Yield shocks underestimate the interest rate risk of callable bonds
When thinking of interest rates in the taxable world, practitioners look at bellwether indicators such as the 10-year U.S. Treasury yield, and more broadly at the Treasury yield curve — a representation of the interest rates that investors demand across the maturity spectrum. The frequency of the U.S. Treasury’s issuance of bonds at or near par and the liquidity of that market make the Treasury yield curve an ideal benchmark.
When bonds are issued as callable in 10 years with above-market 5% coupons, as is the current practice with munis, equating yields and interest rates becomes questionable. Muni benchmark yield curves represent the yields-to-call of these bonds. Thinking of the yield-to-call of, say, the 5% 20-year benchmark bond as the 20-year muni interest rate has distorting consequences.
Why belabor the distinction between interest rates and yields? Because practitioners want to know what happens to the value of their portfolios if interest rates change. As we’ll see, for munis, shocking yields, instead of interest rates, can produce wildly misleading results. Inconveniently, long muni interest rates are not directly observable. However, they can be estimated from long callable yields by stripping out the call option, using the standard option-adjusted spread (OAS) approach.
Figure 1 shows recent MBIS 5% NC-10 AAA benchmark yields, available on the Bond Buyer Data Workstation. The implied optionless (non-call life or NCL) par interest rates, extracted by stripping out the call option assuming a 15% interest rate volatility. For example, the 20-year yield-to-call is 2.960%, while the implied 20-year interest rate is 3.268%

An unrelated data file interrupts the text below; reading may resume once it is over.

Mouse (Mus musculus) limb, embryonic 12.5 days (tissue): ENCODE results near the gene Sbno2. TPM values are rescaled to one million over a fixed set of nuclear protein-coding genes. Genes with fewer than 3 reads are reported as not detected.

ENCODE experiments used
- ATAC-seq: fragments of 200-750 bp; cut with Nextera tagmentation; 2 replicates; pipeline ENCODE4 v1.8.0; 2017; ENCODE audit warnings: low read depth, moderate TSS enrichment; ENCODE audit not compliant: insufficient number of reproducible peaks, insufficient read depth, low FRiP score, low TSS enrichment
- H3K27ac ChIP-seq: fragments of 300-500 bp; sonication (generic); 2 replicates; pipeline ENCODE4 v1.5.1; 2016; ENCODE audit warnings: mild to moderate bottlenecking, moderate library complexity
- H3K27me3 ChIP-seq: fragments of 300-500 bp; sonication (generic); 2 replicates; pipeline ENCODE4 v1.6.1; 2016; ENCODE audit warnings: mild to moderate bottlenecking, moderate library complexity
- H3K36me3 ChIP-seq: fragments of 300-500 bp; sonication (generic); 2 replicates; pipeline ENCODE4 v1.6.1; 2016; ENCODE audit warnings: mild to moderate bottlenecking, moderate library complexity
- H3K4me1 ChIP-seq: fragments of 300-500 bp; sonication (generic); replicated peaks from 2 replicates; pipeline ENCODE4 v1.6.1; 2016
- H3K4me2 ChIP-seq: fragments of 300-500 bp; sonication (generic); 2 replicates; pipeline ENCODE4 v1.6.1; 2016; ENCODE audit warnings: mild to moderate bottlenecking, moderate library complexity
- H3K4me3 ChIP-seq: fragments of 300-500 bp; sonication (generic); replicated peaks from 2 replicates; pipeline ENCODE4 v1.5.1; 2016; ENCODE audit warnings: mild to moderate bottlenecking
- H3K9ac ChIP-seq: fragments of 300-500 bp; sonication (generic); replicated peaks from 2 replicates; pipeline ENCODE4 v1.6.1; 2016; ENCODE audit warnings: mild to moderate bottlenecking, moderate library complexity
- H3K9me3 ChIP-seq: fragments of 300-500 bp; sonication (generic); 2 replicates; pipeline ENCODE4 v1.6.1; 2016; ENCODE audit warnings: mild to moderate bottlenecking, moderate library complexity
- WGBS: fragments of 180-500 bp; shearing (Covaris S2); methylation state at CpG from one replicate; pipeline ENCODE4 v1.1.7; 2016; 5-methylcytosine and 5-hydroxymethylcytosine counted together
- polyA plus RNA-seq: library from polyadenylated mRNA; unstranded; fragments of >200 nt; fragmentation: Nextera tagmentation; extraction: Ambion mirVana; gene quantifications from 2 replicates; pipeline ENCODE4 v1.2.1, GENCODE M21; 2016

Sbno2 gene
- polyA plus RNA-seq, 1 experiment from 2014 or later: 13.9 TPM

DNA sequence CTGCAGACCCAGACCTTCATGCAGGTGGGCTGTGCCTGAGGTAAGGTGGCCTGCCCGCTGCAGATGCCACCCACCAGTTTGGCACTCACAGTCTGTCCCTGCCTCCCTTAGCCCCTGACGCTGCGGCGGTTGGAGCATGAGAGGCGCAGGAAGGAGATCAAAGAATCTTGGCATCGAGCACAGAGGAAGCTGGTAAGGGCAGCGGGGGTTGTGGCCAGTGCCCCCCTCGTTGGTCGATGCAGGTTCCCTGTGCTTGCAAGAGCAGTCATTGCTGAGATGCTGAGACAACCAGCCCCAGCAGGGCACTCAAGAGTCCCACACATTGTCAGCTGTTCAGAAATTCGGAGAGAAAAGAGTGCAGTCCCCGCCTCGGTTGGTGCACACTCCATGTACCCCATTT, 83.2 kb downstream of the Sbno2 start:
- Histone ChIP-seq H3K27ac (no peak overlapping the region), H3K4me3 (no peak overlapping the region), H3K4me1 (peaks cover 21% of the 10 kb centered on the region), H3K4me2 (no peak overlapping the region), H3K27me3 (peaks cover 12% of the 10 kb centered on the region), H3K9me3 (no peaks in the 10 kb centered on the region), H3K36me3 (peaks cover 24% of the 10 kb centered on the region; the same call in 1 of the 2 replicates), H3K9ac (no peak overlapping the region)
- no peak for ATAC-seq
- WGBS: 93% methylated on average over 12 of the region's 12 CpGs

A shift of yields implies a corresponding shift of interest rates. As shown in Figure 2, shifting the yields up 100 bps implies the interest rates shown in red. Figure 2 also displays the result of shifting the original interest rates (from Figure 1) by 100 bps. Clearly, shifting yields produces a much smaller shift of interest rates than expected. Clearly, interest rates moved much less than 100 bps. For example, the 30-year interest rate moved from 3.165% to 3.626% — a mere 46 bps.
Where the Rubber Hits the Road
The consequences for stress testing or horizon analysis can be stark. To keep it simple, pretend you own 5% NC-10 bonds whose yields coincide with those of the MBIS AAA benchmark curve.
Figure 3 displays the prices of the benchmark bonds corresponding to a 100 bps increase of yields and to a like increase of interest rates. The latter prices were calculated using standard OAS methodology at 15% volatility. As we see, the prices from interest rate shifts decline much more than from yield shifts. For example, shifting interest rates reduces the price of the 30-year bond from 116.74 to 103.58. Merely shifting the 30-year yield-to-call reduces the price to 107.78 — an underestimation of the potential damage by about 4 points!
The takeaway from Figure 3 is that shifting yields works well enough for optionless bonds (maturities up to 10 years), but falls apart for callable bonds. You can run but you can’t hide from OAS. The option-adjusted duration of the 30-year benchmark bond today is around 11 years (a 1% rise in rates would result in an 11% decline in price). On the other hand, the price change corresponding to shifting the yield-to-call of any 5% NC-10 bond is reflective of the duration of a 10-year 5% optionless bond, about 8 years, because yield-to-call discounts flows only to the call date. So the price of the 30-year benchmark declines roughly 8%, as does the price of every other callable benchmark!
Bottom line: When it comes to callable bonds, stress testing with yield shocks can severely underestimate the interest rate risk of your portfolio. For the correct approach, see “Why OAS is the Right Tool for Stress Testing.”